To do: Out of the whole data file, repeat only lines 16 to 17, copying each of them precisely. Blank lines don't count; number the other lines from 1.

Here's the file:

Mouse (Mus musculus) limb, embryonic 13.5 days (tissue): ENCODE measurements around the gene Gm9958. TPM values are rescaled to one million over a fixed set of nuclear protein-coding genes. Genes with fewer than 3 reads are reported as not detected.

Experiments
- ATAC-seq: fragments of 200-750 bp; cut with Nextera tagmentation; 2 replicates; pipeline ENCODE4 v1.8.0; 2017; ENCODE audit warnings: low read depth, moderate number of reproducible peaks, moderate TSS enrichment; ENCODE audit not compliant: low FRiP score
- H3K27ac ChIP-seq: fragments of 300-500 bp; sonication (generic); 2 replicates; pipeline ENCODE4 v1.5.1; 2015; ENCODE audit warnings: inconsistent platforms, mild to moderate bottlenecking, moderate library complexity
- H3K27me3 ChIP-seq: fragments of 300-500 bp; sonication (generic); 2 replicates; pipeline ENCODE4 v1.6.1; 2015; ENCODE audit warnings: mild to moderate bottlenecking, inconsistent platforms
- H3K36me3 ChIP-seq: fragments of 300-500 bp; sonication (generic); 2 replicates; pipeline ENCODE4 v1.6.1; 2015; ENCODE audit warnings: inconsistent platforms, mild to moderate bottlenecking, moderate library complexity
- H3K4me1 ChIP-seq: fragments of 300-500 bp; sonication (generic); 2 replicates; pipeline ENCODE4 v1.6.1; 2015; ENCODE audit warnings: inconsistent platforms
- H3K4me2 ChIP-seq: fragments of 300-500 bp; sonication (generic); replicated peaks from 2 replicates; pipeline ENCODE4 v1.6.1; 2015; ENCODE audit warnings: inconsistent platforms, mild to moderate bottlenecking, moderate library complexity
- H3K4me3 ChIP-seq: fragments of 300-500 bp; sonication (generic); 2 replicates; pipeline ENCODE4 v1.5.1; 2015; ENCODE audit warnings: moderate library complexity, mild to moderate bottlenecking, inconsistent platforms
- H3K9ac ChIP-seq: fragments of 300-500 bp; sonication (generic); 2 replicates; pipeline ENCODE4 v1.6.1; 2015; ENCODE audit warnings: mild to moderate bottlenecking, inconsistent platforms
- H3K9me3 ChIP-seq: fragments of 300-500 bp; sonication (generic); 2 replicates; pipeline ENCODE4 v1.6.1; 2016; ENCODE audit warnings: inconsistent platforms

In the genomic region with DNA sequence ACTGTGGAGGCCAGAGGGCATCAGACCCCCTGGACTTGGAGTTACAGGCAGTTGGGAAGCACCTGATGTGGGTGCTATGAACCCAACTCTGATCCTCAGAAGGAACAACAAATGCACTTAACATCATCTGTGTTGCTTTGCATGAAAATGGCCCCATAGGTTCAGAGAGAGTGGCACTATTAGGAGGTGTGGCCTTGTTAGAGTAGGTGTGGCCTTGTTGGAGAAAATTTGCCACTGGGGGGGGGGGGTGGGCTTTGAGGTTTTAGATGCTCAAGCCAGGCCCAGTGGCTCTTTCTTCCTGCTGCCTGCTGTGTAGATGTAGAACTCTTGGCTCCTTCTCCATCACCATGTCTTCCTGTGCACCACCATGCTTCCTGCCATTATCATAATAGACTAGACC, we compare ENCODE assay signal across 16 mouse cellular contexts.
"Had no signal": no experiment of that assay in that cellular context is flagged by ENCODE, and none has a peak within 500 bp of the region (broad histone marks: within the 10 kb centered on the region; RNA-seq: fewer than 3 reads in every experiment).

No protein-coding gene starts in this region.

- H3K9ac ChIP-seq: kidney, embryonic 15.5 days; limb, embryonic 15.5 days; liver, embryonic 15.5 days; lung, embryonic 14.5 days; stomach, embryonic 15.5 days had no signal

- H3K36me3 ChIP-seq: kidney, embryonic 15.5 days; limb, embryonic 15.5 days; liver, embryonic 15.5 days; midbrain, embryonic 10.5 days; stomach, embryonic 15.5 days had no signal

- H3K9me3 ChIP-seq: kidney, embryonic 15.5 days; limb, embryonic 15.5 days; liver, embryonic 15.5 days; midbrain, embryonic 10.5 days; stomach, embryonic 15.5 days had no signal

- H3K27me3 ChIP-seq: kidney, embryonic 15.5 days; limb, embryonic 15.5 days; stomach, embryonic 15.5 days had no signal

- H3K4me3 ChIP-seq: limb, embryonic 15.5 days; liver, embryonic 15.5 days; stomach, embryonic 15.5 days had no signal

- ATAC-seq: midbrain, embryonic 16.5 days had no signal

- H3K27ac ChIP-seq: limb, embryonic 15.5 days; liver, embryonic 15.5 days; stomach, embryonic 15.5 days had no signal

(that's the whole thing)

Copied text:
- H3K36me3 ChIP-seq: kidney, embryonic 15.5 days; limb, embryonic 15.5 days; liver, embryonic 15.5 days; midbrain, embryonic 10.5 days; stomach, embryonic 15.5 days had no signal

- H3K9me3 ChIP-seq: kidney, embryonic 15.5 days; limb, embryonic 15.5 days; liver, embryonic 15.5 days; midbrain, embryonic 10.5 days; stomach, embryonic 15.5 days had no signal